Case Number: ADJ-00017293. Workplace Relations Commission

CourtWorkplace Relations Commission
Date20 February 2019
Docket NumberADJ-00017293
PartiesCustomer Service Adviser v Online Retailer

In accordance with Section 79 of the Employment Equality Acts, 1998 – 2015 and Section 13 of the Industrial Relations Acts 1969following the referral of the complaint/dispute to me by the Director General, I inquired into the complaint/dispute and gave the parties an opportunity to be heard by me and to present to me any evidence relevant to the complaint/dispute.


The Complainant was employed by the Respondent as a Group Sales and Customer Service Outlet Adviser on a monthly salary of €2,400 gross from 9th August 2018 to 1st October 2018. The Complaint has submitted an unfair dismissal claim under the IR Acts and an employment equality claim alleging discrimination on the age ground.

For the avoidance of confusion, I would draw the parties’ attention to the different naming conventions used under the IR Acts and Employment Equality Acts.

Under the IR Acts the parties are designated the titles of Worker and Employer, the referral is known as a Dispute and the Adjudication Officer issues a Recommendation. Under the Employment Equality Acts however, the parties are designated the titles of Complainant and Respondent, the referral is known as a Complaint and the Adjudication Officer issues a Decision.

Under the Employment Equality Acts, I am empowered to name the parties to a WRC referral. However, as the herein case includes a referral under the IR Act, I am exercising my discretion in not naming the parties.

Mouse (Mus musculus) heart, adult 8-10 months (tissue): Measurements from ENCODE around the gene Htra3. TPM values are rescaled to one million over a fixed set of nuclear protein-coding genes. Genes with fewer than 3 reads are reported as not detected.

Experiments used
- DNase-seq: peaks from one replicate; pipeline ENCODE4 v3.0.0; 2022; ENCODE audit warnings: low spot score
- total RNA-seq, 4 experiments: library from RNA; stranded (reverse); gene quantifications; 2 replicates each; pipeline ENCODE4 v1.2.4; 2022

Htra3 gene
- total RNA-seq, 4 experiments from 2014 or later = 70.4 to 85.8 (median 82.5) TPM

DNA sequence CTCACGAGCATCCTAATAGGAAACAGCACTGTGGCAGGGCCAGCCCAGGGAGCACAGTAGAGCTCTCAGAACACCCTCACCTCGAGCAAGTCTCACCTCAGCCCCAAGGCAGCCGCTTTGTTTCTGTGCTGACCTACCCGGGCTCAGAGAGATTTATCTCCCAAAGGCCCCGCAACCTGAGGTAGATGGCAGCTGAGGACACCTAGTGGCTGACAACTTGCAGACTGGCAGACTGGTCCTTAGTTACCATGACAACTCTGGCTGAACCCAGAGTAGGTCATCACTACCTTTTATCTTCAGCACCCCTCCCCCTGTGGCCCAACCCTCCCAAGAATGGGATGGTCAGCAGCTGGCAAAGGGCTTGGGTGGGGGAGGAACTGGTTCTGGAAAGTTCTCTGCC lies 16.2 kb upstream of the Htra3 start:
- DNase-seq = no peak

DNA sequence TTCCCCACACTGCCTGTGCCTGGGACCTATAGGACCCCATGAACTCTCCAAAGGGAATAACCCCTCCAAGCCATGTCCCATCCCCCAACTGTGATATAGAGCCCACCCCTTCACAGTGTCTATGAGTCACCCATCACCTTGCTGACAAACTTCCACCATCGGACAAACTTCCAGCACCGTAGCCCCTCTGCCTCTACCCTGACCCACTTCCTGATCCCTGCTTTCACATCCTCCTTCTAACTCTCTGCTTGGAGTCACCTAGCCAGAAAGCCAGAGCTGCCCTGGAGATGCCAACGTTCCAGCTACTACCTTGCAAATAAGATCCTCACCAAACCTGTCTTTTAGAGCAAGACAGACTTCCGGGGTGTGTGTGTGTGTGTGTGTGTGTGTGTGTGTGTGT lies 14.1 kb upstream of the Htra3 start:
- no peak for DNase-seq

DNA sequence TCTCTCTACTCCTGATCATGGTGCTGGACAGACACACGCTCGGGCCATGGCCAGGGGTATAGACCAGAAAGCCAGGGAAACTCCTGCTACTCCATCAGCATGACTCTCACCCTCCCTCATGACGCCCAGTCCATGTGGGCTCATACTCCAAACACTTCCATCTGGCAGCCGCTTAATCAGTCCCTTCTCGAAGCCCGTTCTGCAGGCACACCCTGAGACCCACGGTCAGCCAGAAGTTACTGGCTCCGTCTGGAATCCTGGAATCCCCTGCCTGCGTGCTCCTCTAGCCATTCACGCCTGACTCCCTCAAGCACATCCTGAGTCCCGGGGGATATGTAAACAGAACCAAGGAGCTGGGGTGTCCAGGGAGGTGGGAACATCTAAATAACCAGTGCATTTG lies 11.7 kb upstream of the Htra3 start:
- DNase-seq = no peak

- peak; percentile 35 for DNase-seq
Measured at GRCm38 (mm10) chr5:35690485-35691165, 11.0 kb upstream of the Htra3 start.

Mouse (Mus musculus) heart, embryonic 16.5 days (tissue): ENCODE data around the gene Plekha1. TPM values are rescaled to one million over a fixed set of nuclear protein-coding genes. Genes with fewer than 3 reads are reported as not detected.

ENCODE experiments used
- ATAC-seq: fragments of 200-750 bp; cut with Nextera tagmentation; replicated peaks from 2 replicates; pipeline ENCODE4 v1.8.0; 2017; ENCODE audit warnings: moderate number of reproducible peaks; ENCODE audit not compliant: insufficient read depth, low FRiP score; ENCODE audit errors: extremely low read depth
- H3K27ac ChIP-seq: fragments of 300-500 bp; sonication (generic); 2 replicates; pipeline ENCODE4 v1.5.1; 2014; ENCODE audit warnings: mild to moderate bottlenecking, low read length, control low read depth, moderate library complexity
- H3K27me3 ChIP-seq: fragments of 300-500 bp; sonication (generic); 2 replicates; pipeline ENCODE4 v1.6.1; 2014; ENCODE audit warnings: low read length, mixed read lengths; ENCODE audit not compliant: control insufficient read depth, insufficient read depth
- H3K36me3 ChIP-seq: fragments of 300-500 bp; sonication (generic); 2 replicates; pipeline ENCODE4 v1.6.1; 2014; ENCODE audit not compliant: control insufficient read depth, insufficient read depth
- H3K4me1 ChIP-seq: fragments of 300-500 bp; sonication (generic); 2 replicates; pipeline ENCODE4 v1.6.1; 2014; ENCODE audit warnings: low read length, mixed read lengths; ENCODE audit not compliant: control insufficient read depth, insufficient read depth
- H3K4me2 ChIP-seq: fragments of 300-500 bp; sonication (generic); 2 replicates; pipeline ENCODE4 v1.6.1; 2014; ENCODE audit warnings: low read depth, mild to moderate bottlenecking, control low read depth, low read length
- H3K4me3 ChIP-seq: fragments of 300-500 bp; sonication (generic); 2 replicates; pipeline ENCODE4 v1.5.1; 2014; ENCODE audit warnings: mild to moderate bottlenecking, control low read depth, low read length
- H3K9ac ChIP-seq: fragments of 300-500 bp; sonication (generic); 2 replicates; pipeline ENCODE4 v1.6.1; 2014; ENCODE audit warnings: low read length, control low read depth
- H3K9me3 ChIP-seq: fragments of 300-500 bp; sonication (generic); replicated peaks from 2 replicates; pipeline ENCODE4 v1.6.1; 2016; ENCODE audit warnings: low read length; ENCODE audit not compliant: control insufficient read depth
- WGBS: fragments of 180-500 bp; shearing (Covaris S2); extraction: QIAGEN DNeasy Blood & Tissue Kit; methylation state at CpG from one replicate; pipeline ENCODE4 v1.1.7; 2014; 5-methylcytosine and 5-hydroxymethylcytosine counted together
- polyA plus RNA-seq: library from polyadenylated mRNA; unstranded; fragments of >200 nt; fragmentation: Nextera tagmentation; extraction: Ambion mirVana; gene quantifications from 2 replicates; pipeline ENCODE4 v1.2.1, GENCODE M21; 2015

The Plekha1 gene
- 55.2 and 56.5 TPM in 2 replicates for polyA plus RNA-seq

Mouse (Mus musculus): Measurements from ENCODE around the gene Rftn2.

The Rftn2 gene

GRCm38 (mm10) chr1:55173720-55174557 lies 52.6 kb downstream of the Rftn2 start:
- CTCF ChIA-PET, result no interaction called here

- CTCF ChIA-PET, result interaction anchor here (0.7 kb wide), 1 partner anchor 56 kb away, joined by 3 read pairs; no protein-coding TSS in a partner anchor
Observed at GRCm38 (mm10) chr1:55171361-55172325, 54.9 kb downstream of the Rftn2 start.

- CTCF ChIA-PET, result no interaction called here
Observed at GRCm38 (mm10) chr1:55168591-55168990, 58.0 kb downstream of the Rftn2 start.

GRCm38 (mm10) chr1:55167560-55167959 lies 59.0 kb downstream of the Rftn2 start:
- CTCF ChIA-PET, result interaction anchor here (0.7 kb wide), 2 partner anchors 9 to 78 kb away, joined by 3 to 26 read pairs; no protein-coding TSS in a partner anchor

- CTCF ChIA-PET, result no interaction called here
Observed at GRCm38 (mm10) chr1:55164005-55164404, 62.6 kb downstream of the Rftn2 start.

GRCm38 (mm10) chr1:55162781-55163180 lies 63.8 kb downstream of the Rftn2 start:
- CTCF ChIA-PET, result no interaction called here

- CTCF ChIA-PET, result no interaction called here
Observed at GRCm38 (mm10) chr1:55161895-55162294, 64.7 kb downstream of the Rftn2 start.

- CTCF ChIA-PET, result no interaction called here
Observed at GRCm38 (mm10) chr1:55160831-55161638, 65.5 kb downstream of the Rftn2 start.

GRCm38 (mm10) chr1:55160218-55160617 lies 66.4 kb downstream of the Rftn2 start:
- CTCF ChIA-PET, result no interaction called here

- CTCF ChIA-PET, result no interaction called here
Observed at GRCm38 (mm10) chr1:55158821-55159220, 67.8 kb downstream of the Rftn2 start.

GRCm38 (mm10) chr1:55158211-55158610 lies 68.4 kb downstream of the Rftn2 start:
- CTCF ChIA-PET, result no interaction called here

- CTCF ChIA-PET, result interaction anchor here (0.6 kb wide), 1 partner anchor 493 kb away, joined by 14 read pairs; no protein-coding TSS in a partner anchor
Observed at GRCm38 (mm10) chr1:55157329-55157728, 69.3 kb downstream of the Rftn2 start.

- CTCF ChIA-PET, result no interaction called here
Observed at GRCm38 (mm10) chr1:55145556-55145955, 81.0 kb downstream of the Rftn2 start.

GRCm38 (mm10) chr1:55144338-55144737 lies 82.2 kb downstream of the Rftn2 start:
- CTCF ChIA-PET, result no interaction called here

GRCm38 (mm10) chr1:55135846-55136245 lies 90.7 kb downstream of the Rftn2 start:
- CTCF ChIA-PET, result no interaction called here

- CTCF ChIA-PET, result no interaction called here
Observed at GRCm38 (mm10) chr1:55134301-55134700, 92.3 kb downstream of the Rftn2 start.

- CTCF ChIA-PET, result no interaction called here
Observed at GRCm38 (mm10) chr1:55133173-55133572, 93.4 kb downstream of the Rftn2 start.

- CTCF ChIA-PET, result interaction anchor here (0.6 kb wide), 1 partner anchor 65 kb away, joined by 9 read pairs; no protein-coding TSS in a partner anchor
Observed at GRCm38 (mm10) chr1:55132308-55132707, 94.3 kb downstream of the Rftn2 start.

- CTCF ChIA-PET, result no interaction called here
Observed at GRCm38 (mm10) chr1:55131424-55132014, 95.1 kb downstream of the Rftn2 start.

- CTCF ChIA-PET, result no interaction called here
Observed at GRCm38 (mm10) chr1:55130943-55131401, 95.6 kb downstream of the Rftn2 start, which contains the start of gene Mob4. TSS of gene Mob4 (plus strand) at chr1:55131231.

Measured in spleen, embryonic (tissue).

CA-00022420-001 Dispute under the Industrial Relations Acts Summary of Worker’s Case:

The Worker submits that:

He commenced employment with the Respondent on 9th August 2018.

On Monday 1st October 2018 he was called into an office by his Line Manager and handed a letter which informed him of the decision to dismiss him from his role.

He was not given any explanation for his dismissal other than being informed that the Employer felt that he was unsuitable for the role.

At no time between the start date of 9th August 2018 and the finish date of 8th October 2018 was he made aware of any concerns relating to his employment.

He was never spoken to or advised of any issues relating to performance, attendance, timekeeping, attitude or behaviour.

Summary of Employer’s Case:

The Employer submits that:

The Worker commenced employment with the Employer on 9th August 2018 as a Group Sales and Customer Service Outlet Adviser.

As referred to in his employment contract which was signed by the Worker he was placed on a 3 month probationary period.

The contract of employment stated that the first three months of the Worker’s employment were probationary and that "successful completion" of his probationary period is "subject to satisfactory performance". The contract of employment further states that employment may be terminated "during or at the end of [the] probationary period", giving one weeks' written notice of termination or payment "in lieu of all or part of any notice period which...the Employer is required to give."